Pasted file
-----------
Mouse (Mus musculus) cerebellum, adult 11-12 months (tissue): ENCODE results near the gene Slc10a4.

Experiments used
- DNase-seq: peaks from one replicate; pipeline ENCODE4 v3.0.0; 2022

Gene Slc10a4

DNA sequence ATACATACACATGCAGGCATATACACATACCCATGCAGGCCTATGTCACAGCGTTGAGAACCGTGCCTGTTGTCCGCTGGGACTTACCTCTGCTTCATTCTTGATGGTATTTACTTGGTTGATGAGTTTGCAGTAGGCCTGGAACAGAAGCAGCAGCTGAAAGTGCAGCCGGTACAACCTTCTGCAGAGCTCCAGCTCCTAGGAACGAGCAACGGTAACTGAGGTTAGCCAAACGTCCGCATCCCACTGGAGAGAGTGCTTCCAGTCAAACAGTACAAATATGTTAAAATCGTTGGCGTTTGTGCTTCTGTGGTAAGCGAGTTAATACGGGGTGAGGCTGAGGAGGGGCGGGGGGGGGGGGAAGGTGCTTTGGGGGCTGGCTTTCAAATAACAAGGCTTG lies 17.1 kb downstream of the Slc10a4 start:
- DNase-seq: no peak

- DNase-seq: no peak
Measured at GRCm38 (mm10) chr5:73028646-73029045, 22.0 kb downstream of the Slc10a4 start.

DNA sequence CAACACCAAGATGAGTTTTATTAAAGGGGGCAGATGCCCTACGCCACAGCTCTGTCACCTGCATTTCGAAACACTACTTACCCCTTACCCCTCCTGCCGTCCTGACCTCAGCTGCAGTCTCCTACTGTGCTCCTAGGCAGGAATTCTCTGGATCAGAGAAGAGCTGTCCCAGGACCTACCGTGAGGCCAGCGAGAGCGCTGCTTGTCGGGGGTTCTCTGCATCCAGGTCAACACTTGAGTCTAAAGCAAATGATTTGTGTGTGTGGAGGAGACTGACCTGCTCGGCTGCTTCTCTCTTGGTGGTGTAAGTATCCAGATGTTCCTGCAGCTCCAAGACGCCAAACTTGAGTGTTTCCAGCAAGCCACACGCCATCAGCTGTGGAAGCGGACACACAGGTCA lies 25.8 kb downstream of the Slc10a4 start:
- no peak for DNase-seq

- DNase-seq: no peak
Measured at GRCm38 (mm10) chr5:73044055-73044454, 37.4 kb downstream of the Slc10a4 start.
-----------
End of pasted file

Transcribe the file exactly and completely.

Mouse (Mus musculus) cerebellum, adult 11-12 months (tissue): ENCODE results near the gene Slc10a4.

Experiments used
- DNase-seq: peaks from one replicate; pipeline ENCODE4 v3.0.0; 2022

Gene Slc10a4

DNA sequence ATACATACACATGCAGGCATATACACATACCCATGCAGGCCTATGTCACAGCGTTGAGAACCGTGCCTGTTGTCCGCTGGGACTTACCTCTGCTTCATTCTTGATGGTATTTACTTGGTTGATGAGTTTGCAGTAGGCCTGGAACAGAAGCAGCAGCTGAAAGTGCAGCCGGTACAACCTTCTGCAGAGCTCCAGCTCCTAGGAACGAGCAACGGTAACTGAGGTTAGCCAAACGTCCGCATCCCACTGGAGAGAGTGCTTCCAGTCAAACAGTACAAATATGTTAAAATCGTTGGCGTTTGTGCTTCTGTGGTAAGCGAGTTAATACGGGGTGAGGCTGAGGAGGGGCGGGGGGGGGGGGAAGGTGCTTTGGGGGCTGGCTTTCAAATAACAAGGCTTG lies 17.1 kb downstream of the Slc10a4 start:
- DNase-seq: no peak

- DNase-seq: no peak
Measured at GRCm38 (mm10) chr5:73028646-73029045, 22.0 kb downstream of the Slc10a4 start.

DNA sequence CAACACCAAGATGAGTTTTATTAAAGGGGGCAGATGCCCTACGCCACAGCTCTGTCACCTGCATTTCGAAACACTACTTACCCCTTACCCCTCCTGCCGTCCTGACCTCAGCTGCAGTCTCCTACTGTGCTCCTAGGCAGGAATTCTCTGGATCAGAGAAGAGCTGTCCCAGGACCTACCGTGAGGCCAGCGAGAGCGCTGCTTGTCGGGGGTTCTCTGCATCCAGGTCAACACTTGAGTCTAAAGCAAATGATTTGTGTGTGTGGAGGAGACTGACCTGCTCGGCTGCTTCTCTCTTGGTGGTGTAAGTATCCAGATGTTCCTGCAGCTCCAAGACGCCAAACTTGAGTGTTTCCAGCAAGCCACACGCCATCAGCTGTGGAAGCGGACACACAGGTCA lies 25.8 kb downstream of the Slc10a4 start:
- no peak for DNase-seq

- DNase-seq: no peak
Measured at GRCm38 (mm10) chr5:73044055-73044454, 37.4 kb downstream of the Slc10a4 start.